SIEGEL: Mr. Yusuf, thank you very much for talking with us today.
Mr. YUSUF: You're welcome.
SIEGEL: That's Ahmed Yusuf, who is an adviser to Ismail Haniyeh, the Hamas prime minister. He spoke to us from Gaza.
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Israeli warplanes pounded Hamas targets in Gaza for a third day Monday, hitting buildings and key installations linked to the Islamic group as Israel continued a major offensive that has killed more than 300 Palestinians.
Israel launched its deadliest attack on Gaza in decades Saturday in hopes of striking a knockout blow against Hamas, which controls the region. The offensive came in retaliation for rocket fire aimed at civilians in southern Israeli towns after Hamas ended a six-month unilateral cease-fire.
The three-day death toll included seven children younger than 15 who were killed in two separate strikes late Sunday and Monday, medics said. Hospitals report that they are having difficulty coping with casualties.
Most of those killed since Saturday are thought to have been members of Hamas security forces. The United Nations agency in charge of Palestinian refugees said at least 51 of the dead were civilians.
The strikes appear to have hampered Hamas' rocket-launching capability, but a rocket fired at the Israeli city of Ashkelon killed a man there Monday and wounded several others. On Sunday, Hamas missiles struck near the city of Ashdod, twice as far from Gaza as Ashkelon and only 25 miles from Tel Aviv.
Israel has declared the area around Gaza a closed military zone. In Jerusalem, Israel's Cabinet approved a call-up of 6,500 reserve soldiers Sunday in possible preparation for a ground offensive, an option that Israeli military leaders would not rule out.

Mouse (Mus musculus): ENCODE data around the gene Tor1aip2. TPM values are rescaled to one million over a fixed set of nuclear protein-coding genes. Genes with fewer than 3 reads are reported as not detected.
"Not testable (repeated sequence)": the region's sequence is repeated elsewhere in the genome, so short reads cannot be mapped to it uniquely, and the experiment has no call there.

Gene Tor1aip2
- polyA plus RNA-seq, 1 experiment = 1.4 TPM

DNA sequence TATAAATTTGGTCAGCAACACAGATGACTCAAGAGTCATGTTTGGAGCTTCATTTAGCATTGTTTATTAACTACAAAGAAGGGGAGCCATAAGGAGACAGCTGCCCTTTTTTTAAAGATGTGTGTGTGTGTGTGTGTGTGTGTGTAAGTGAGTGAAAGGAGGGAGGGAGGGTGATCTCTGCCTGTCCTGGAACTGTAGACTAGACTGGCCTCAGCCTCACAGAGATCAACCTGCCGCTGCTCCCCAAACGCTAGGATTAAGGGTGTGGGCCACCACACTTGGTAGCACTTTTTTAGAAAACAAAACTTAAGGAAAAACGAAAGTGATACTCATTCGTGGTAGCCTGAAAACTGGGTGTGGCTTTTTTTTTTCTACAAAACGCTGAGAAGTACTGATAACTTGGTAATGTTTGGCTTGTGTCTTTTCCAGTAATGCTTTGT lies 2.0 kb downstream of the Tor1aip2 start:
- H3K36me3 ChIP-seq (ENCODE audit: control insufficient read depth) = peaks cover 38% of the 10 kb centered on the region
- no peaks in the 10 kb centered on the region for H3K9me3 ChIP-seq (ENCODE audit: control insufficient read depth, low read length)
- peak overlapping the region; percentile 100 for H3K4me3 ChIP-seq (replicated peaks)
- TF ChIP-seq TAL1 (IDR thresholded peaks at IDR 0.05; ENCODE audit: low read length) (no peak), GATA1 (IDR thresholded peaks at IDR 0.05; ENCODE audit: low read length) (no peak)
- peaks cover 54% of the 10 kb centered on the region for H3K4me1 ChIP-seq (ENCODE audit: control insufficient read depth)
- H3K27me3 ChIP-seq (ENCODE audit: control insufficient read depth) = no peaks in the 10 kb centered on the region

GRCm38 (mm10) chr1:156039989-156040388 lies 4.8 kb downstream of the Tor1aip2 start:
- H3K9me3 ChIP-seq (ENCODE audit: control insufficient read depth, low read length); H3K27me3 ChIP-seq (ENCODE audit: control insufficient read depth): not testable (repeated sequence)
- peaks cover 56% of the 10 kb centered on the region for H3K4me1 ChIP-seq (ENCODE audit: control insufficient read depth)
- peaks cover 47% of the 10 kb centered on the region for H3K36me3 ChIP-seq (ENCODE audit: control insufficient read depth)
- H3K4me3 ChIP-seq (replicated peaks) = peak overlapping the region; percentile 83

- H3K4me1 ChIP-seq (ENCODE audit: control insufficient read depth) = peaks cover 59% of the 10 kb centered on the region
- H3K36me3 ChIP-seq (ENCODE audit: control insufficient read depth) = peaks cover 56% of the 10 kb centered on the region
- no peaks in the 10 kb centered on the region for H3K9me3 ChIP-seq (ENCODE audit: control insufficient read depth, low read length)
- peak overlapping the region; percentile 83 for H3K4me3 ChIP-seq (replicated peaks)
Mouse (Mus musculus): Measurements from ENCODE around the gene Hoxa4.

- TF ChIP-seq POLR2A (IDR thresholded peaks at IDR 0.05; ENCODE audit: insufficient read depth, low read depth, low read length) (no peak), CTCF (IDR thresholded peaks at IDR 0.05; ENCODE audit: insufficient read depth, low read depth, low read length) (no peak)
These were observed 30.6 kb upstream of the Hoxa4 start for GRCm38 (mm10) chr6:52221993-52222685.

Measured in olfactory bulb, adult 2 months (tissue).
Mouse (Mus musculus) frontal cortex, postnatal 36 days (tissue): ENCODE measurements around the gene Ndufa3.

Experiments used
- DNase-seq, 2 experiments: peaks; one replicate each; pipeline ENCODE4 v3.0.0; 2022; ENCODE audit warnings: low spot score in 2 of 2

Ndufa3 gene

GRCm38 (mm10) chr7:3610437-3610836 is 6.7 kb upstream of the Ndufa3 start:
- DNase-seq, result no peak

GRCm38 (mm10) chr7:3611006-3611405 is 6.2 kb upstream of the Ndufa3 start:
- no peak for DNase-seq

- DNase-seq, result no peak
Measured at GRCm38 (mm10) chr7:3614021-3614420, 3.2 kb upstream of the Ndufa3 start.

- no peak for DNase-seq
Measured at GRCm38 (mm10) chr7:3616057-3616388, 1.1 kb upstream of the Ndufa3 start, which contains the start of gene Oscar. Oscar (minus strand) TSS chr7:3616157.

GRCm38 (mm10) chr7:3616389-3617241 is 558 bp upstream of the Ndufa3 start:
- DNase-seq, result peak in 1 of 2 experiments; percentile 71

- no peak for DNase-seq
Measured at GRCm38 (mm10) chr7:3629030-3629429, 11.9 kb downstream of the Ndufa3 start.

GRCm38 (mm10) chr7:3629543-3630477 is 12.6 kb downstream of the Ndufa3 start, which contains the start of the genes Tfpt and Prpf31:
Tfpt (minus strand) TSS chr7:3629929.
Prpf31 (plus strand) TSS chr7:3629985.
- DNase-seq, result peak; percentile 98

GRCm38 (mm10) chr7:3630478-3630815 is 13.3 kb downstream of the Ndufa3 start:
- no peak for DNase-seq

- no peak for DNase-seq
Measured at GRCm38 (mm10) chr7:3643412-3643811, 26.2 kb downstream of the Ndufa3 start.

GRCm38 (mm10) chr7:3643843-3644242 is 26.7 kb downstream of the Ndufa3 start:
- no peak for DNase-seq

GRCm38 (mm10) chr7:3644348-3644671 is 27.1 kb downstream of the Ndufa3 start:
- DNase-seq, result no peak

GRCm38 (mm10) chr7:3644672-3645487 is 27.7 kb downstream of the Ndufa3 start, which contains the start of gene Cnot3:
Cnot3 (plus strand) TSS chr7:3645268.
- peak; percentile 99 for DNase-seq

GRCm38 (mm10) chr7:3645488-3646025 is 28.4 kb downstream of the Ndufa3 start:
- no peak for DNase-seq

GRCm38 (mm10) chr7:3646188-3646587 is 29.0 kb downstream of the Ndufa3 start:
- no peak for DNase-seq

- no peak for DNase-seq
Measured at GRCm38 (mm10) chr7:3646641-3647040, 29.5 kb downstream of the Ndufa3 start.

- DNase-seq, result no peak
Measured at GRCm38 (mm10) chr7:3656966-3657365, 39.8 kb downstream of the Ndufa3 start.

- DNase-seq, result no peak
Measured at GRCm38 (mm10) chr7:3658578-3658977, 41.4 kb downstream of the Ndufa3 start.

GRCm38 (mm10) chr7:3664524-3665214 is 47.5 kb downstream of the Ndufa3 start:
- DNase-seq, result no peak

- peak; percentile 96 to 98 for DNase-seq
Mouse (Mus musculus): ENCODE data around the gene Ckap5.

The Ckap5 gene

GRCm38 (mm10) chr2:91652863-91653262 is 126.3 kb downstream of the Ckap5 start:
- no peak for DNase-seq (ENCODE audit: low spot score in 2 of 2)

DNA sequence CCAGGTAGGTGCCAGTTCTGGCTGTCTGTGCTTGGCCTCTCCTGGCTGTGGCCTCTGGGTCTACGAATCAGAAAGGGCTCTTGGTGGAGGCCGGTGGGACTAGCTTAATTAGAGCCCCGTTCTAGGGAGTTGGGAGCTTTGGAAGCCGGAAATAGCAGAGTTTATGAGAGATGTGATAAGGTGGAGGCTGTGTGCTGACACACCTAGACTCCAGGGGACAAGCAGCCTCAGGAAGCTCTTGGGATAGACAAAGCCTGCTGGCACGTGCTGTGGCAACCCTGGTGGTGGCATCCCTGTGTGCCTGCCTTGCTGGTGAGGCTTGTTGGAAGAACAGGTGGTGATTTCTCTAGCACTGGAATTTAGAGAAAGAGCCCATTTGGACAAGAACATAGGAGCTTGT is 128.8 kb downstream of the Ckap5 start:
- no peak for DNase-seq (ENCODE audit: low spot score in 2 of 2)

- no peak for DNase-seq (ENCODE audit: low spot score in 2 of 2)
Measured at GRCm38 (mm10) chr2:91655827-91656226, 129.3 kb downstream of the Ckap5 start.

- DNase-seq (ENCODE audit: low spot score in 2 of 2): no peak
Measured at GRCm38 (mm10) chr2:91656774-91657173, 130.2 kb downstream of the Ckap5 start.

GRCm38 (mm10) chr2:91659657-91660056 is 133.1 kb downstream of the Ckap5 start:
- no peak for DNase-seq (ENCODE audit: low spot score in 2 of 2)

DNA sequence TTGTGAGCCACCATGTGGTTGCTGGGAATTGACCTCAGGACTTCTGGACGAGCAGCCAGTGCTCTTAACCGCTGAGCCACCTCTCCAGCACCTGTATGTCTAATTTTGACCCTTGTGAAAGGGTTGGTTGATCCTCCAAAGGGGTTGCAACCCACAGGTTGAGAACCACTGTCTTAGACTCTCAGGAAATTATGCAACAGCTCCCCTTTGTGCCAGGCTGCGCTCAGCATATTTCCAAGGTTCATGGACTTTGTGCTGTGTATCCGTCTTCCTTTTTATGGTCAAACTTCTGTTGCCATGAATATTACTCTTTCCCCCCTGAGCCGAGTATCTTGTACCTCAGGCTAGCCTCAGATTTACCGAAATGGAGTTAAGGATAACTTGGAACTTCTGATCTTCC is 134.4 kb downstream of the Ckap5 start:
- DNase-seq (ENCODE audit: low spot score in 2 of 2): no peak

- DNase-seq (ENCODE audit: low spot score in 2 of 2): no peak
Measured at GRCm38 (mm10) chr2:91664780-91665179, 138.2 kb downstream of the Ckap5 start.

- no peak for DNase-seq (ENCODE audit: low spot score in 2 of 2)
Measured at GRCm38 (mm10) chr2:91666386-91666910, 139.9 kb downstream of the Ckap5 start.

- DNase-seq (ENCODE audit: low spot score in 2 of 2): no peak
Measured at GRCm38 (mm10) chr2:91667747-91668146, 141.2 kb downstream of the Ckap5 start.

Meanwhile, thousands of people throughout the Middle East have taken to the streets carrying images of the death and destruction in Gaza to denounce Israel's assault.
The Bush administration has blamed the renewed violence on the militant Hamas.
"In order for the violence to stop, Hamas must stop firing rockets into Israel and agree to respect a sustainable and durable ceasefire," White House spokesman Gordon Johndroe said.
Hamas has "shown its true colors as a terrorist organization," he said.
President-elect Barack Obama's senior adviser, David Axelrod, said the incoming administration "wants to be a constructive force in helping to bring about the peace and security that both the Israelis and the Palestinians want and deserve."
Alexrod, speaking on CBS' Face the Nation on Sunday, said Obama would "work closely with the Israelis. ... But he will do so in a way that will promote the cause of peace, and work closely with the Israelis and the Palestinians on that — toward that objective."
The European Union has called for a halt in the fighting but U.N. Secretary-General Ban Ki-moon on Monday admonished world leaders for not doing enough.
"I think regional and international partners have not done enough. They should do more," Ban said in a statement, his third in as many days on the subject of Gaza.
"They should use all possible means to end the violence and encourage political dialogue, emphasizing peaceful ways of resolving differences," he said.
Hundreds of demonstrators convened Sunday outside the Israeli embassy in London and in a predominantly Arab neighborhood in Paris to protest Israeli actions.
Israel withdrew from Gaza in 2005 after a 38-year military occupation, but Israeli forces have repeatedly crossed into the territory to hunt militants firing rockets at Israeli towns.